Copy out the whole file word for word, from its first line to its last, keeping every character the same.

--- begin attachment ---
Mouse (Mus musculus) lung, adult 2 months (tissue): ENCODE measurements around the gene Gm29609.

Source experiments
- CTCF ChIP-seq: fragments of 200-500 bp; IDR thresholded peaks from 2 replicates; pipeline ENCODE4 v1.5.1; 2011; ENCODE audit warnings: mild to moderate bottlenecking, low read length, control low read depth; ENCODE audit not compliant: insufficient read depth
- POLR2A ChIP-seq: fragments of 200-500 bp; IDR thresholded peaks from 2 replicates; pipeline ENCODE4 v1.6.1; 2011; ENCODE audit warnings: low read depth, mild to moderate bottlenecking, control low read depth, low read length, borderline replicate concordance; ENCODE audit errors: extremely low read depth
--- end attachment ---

Mouse (Mus musculus) lung, adult 2 months (tissue): ENCODE measurements around the gene Gm29609.

Source experiments
- CTCF ChIP-seq: fragments of 200-500 bp; IDR thresholded peaks from 2 replicates; pipeline ENCODE4 v1.5.1; 2011; ENCODE audit warnings: mild to moderate bottlenecking, low read length, control low read depth; ENCODE audit not compliant: insufficient read depth
- POLR2A ChIP-seq: fragments of 200-500 bp; IDR thresholded peaks from 2 replicates; pipeline ENCODE4 v1.6.1; 2011; ENCODE audit warnings: low read depth, mild to moderate bottlenecking, control low read depth, low read length, borderline replicate concordance; ENCODE audit errors: extremely low read depth